John Darcy Noble named this delightful creation – part-grotto, part-Victorian-seashell-fantasy, all-wonderful – after a home that Sir Charles Cockerell built for himself in England with the fortune he had made in India. The home was called "Sezincote" and "was designed as a frivolous, Oriental fantasy, all fretwork and minarets, with a splendid onion dome." According to John, "it's early Summer in the folly garden" and proof of that observation is the flag that flies high over Sezincote, for it is dated June, 1863. Doll-life is bliss in the Folly, the many wooden and porcelain inhabitants eat strawberry cake, share it with their mouse friends and ride gentle donkeys, eternally. But, it was not so in the beginning, for John Noble spent countless hours restoring this whimsical creation and when it was finished, he stood back and "was astounded by the change I had wrought...now it was splendid, dignified; its colors harmonious, its proportions felicitous". Indeed. The Folly is home to numerous wooden and china dollies, and do not miss the terriffic Evans & Cartwright table and chairs.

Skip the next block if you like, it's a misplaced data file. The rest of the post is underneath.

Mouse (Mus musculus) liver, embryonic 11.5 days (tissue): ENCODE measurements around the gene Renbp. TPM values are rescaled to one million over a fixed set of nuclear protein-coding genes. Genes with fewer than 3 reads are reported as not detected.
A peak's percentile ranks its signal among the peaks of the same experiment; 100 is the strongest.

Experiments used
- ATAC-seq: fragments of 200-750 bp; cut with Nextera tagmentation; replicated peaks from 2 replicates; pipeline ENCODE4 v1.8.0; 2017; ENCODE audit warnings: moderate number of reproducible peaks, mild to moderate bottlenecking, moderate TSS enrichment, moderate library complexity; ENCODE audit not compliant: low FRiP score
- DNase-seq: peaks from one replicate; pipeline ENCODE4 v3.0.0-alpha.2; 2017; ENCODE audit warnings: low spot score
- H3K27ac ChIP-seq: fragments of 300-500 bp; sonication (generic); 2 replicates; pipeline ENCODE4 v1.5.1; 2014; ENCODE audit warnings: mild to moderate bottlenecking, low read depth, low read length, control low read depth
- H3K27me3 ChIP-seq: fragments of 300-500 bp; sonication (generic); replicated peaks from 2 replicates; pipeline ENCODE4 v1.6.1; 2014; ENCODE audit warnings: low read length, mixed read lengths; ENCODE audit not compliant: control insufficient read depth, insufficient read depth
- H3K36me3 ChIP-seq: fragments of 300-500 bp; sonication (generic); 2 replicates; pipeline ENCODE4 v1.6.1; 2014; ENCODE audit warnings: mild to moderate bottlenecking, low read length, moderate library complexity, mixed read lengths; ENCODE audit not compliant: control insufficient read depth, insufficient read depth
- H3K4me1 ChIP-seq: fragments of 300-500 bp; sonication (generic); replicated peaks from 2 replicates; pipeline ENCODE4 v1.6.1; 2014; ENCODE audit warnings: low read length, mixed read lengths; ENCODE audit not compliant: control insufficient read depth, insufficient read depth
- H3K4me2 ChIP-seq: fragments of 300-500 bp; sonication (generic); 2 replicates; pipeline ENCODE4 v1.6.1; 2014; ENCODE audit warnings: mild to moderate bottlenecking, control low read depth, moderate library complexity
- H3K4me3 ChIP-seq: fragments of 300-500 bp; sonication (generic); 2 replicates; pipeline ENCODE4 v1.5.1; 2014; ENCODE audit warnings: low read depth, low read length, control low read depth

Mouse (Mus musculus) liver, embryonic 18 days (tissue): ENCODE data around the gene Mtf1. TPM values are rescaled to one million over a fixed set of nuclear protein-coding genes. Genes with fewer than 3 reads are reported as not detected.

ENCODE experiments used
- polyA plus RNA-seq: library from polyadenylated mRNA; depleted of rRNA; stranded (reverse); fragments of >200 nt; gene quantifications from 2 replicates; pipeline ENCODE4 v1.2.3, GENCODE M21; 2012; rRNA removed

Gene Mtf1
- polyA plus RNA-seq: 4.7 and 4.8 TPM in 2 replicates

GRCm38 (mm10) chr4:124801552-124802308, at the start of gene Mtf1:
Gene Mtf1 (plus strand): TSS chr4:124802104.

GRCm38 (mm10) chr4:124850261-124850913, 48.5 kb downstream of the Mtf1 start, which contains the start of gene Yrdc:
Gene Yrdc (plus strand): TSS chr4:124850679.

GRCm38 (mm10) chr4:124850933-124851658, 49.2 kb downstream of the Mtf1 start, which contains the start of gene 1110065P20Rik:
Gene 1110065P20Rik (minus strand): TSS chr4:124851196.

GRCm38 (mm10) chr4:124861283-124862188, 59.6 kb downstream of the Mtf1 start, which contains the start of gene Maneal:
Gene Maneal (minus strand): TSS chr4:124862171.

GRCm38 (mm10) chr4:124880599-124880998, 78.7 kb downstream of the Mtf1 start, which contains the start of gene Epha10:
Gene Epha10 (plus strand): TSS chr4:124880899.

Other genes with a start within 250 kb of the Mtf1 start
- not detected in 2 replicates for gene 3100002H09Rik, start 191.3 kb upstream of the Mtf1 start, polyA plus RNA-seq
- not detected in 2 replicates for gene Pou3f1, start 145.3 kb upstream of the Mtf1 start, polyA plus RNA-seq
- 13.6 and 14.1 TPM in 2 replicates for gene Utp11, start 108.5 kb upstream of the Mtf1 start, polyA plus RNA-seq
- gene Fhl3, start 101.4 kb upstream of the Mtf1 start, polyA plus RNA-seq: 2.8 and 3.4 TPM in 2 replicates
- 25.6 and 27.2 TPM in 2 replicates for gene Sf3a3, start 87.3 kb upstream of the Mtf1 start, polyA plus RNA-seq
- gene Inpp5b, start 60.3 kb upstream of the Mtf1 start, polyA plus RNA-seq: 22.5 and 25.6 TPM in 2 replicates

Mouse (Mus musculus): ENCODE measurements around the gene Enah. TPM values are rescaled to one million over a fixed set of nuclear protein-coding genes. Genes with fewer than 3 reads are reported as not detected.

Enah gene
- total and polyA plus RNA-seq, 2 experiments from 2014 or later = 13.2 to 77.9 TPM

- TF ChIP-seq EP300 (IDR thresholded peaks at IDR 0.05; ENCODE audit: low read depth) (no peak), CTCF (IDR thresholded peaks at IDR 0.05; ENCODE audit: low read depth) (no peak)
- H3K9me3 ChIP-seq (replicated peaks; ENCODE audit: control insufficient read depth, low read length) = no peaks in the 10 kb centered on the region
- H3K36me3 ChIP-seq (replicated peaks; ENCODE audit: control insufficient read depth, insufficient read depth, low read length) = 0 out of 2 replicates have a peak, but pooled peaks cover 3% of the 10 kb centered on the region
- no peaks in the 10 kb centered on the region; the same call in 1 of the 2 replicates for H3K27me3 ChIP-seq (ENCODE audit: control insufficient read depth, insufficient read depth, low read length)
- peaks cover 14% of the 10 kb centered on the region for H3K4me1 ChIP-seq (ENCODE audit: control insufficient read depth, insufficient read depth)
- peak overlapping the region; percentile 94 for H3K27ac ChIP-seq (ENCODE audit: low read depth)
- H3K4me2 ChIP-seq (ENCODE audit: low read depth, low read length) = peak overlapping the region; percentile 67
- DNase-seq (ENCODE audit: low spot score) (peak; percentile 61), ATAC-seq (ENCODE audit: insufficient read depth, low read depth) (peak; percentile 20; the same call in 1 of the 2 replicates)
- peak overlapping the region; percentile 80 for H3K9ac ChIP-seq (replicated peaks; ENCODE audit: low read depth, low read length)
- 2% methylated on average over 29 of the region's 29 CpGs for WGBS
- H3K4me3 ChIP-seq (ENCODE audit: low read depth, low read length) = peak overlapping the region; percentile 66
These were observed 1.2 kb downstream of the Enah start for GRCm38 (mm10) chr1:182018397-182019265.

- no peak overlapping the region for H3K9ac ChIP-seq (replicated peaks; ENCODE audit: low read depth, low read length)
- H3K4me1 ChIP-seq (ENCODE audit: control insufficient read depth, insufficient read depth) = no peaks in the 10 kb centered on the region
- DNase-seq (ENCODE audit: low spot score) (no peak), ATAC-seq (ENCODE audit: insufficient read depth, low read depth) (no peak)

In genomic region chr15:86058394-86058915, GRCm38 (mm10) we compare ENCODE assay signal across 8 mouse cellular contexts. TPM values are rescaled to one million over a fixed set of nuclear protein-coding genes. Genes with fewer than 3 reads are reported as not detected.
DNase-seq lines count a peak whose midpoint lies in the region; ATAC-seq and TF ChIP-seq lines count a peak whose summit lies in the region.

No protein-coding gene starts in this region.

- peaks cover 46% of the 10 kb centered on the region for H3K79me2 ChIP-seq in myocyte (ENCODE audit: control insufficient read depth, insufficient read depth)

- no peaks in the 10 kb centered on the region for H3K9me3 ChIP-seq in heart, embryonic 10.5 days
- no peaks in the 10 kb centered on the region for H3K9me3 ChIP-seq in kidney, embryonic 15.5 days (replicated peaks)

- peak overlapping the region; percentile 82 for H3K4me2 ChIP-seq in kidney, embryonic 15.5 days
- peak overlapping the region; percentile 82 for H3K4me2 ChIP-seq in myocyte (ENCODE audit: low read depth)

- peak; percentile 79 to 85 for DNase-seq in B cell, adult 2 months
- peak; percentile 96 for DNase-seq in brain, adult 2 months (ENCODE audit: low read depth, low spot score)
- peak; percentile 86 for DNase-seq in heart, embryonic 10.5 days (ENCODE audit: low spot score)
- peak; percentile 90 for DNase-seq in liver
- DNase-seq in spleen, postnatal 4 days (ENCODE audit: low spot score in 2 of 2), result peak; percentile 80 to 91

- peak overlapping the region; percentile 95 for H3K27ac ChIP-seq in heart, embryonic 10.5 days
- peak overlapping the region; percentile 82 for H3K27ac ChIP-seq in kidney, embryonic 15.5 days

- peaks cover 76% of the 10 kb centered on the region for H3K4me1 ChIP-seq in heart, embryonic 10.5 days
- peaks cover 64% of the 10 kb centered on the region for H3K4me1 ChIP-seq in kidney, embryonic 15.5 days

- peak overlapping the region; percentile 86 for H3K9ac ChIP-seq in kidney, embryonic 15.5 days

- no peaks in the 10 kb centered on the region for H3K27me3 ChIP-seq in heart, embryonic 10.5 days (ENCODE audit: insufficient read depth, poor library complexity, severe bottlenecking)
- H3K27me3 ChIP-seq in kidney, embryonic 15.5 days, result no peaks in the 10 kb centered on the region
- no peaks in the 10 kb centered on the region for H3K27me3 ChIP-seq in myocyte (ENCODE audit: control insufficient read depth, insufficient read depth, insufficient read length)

Measures: 15" tall x 22" wide x 11" deep